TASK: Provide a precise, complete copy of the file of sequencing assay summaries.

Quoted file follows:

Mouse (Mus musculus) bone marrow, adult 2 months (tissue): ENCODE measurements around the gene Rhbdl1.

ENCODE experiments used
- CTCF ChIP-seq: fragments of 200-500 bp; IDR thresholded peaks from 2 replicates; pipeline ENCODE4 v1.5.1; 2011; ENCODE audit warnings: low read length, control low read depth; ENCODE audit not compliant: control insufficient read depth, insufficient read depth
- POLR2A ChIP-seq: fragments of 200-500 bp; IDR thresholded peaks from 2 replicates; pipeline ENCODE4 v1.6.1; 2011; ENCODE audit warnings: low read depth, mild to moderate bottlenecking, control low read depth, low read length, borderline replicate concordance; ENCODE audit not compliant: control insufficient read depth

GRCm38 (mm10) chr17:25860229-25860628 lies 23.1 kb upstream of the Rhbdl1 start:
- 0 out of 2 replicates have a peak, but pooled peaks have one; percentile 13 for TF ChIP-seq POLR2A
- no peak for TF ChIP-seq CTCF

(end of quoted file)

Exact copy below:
Mouse (Mus musculus) bone marrow, adult 2 months (tissue): ENCODE measurements around the gene Rhbdl1.

ENCODE experiments used
- CTCF ChIP-seq: fragments of 200-500 bp; IDR thresholded peaks from 2 replicates; pipeline ENCODE4 v1.5.1; 2011; ENCODE audit warnings: low read length, control low read depth; ENCODE audit not compliant: control insufficient read depth, insufficient read depth
- POLR2A ChIP-seq: fragments of 200-500 bp; IDR thresholded peaks from 2 replicates; pipeline ENCODE4 v1.6.1; 2011; ENCODE audit warnings: low read depth, mild to moderate bottlenecking, control low read depth, low read length, borderline replicate concordance; ENCODE audit not compliant: control insufficient read depth

GRCm38 (mm10) chr17:25860229-25860628 lies 23.1 kb upstream of the Rhbdl1 start:
- 0 out of 2 replicates have a peak, but pooled peaks have one; percentile 13 for TF ChIP-seq POLR2A
- no peak for TF ChIP-seq CTCF